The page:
Wednesday briefing: UK evacuation of Kabul enters final phase

Morning everyone. I’m Martin Farrer and these are the top stories this morning.

Britain’s evacuation from Kabul is expected to end within “24 to 36 hours”, potentially abandoning thousands of Afghans, according to defence sources, as the Taliban moved to prevent them reaching the airport. It comes after the US president, Joe Biden, rejected pleas from the UK for the humanitarian airlift to continue. His decision rubbed salt in the wounds of European leaders and brought claims from Conservative MPs that the “special relationship” is over. The US military is believed to need two to three days to close down its operations at Kabul airport, leaving a small window for RAF flights evacuating those at risk from the Taliban’s takeover. All western forces are set to leave within days. Women’s rights activists and judges are among thousands of Afghans identified by British officials as being at serious risk from the Taliban but in danger of being left behind when the evacuation ends.

The new Taliban hegemony has cast a cloud over the usually bustling enclave of Delhi known as “Little Kabul”, home to thousands of exiled Afghans. One explained that the Taliban is demanding that exiles return home or they will kill his family. “I haven’t slept for weeks since. I see my children’s faces in all the children here. I am so worried for them. But if I go back now I will be killed.”

Covid count – A breakdown of Covid deaths has revealed that the number of under-65s dying from the disease has increased from 11% at the height of the second wave in January to 25% in recent weeks. While deaths are currently averaging around 100 a day, that’s down from more than 1,200 a day in January. Figures also show that more men are dying than women, likely due to a mixture of biological and behavioural factors. An army of volunteers could be needed this winter to tackle rising staff shortages in care homes fuelled by the looming requirement for all care home workers to be fully vaccinated against coronavirus, providers have said. Follow updates in the pandemic at our live blog here.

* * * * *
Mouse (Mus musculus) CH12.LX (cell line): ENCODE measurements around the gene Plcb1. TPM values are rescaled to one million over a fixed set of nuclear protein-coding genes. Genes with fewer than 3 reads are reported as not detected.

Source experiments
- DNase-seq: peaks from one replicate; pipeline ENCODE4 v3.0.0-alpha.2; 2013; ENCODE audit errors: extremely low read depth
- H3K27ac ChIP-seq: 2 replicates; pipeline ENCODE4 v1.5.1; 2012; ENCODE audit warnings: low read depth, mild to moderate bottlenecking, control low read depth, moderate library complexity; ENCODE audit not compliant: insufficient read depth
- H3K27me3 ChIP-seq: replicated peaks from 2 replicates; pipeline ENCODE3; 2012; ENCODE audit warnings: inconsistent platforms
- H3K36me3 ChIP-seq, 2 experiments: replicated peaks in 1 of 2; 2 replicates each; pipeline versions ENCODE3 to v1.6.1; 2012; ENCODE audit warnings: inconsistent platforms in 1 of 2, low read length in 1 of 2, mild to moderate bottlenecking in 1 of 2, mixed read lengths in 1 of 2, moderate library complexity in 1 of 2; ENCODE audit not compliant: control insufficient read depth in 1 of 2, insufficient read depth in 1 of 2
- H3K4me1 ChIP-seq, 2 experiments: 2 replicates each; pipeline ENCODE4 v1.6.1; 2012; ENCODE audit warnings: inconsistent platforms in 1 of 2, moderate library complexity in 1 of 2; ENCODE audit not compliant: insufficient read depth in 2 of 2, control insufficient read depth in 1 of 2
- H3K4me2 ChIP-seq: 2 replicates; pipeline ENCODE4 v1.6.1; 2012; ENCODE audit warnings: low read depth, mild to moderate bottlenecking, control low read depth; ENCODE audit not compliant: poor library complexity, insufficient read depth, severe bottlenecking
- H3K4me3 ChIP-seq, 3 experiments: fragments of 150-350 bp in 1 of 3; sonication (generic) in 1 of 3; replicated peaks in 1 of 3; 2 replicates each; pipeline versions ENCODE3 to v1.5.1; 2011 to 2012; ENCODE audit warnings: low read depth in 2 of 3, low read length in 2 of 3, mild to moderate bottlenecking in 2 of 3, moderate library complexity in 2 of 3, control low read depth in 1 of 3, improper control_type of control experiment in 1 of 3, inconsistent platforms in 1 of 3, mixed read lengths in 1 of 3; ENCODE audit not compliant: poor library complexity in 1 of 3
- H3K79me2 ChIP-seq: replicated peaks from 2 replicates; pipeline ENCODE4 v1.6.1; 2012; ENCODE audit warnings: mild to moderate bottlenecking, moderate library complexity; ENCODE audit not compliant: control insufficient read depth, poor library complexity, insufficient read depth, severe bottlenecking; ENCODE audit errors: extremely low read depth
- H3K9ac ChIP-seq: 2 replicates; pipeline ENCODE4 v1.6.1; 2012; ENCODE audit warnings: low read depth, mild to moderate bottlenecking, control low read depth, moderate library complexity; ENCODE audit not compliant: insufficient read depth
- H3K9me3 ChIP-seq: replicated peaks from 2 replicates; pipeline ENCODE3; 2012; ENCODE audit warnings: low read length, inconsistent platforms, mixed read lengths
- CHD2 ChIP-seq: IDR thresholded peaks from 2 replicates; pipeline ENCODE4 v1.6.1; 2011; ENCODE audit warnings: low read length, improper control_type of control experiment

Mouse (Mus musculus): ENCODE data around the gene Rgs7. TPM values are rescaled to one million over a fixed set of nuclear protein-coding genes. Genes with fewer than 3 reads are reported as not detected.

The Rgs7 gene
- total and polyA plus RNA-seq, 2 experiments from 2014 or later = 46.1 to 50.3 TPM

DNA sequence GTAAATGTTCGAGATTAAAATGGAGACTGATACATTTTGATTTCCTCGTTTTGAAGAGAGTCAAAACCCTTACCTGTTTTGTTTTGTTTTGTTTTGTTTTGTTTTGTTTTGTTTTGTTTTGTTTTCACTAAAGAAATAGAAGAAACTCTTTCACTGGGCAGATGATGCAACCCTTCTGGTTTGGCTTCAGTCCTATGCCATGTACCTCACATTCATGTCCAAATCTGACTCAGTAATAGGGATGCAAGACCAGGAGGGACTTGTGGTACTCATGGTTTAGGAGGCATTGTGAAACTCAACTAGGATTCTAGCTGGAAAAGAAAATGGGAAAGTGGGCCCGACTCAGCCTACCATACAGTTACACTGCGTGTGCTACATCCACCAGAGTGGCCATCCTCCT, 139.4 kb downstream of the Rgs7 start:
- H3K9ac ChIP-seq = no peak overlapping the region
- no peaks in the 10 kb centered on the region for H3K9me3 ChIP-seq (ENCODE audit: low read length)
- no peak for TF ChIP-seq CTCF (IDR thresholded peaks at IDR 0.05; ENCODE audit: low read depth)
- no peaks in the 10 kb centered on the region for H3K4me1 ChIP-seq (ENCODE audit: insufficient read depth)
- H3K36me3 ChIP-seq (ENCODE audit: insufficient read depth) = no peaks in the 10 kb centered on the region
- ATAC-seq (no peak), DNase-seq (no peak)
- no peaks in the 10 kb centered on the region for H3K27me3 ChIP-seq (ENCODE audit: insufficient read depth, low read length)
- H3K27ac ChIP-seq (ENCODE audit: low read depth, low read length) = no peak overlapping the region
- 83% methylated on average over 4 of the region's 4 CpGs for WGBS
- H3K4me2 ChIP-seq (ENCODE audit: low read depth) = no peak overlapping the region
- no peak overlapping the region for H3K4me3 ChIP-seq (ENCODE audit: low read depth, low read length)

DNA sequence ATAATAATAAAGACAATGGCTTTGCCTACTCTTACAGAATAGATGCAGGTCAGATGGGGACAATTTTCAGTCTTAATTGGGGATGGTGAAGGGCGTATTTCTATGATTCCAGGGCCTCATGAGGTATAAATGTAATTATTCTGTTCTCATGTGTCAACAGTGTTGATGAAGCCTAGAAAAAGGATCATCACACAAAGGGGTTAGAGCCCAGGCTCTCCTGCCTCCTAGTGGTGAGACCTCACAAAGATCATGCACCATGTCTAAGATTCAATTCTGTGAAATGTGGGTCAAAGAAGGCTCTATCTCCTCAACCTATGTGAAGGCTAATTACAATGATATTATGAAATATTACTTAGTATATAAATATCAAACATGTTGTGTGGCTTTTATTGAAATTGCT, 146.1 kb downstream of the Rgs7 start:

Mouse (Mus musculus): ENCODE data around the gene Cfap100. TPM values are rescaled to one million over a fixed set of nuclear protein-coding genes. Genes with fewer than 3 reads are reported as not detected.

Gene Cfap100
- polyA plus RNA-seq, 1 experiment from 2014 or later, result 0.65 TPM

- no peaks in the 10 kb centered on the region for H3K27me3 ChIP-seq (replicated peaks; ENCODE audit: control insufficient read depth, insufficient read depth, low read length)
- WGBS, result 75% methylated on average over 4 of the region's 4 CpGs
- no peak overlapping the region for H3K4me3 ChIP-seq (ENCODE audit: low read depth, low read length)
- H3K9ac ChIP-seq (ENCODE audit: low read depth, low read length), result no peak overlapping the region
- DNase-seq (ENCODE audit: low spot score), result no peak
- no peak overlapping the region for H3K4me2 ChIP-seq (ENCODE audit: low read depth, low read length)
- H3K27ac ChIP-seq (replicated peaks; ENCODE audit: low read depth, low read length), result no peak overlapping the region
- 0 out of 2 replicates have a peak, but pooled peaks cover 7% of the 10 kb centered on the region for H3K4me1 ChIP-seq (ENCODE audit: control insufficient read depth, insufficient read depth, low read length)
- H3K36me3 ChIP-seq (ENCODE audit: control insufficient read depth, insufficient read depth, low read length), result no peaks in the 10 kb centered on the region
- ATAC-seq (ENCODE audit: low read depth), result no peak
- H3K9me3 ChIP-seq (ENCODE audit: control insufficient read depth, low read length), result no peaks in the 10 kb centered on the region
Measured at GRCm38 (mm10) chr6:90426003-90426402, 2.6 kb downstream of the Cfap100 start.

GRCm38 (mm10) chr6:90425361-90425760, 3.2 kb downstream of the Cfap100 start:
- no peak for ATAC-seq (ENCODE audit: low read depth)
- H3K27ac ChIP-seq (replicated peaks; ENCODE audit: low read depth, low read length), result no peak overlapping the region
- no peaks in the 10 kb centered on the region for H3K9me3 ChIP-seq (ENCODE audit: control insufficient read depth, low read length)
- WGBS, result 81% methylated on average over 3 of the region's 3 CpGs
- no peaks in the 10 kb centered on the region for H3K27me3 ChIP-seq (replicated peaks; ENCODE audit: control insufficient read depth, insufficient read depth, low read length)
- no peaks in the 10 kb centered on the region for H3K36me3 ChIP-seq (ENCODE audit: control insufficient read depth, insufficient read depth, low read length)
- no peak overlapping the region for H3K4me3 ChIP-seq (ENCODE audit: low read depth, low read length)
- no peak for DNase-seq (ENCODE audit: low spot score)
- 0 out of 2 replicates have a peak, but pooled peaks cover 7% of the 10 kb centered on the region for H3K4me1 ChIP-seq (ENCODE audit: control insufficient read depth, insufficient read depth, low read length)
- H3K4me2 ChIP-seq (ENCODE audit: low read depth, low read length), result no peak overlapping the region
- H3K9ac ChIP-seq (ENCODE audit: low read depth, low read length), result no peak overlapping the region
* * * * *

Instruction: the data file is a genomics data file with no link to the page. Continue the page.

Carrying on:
Smoking study – The number of young adults who smoke in England rose by about a quarter in the first pandemic lockdown last year. But the increase was offset by evidence that many people used the shutdown of normal life to stop smoking altogether. The number of people doing so increased across all age groups, almost doubling during the first national lockdown when compared with the period immediately prior, researchers from University College London and the University of Sheffield said.

‘Fantastic drummer, beautiful man’ – The world of rock and pop has been paying tribute to Charlie Watts, the Rolling Stones drummer who died yesterday at the age of 80. Watts, who passed away “peacefully” in a London hospital, was described by Sir Paul McCartney as a “fantastic drummer and a beautiful man”, while Sir Elton John called him “the most stylish of men, and such brilliant company”. Our rock critic, Alexis Petridis, pays tribute to the “calm, brilliant eye” in the Stones’ rock’n’roll storm, and our obituary observes that Watts always remained “detached from the cavalcade of sex, drugs and spectacular headlines that followed the band around the world”. Also check out this video obituary and his life in pictures.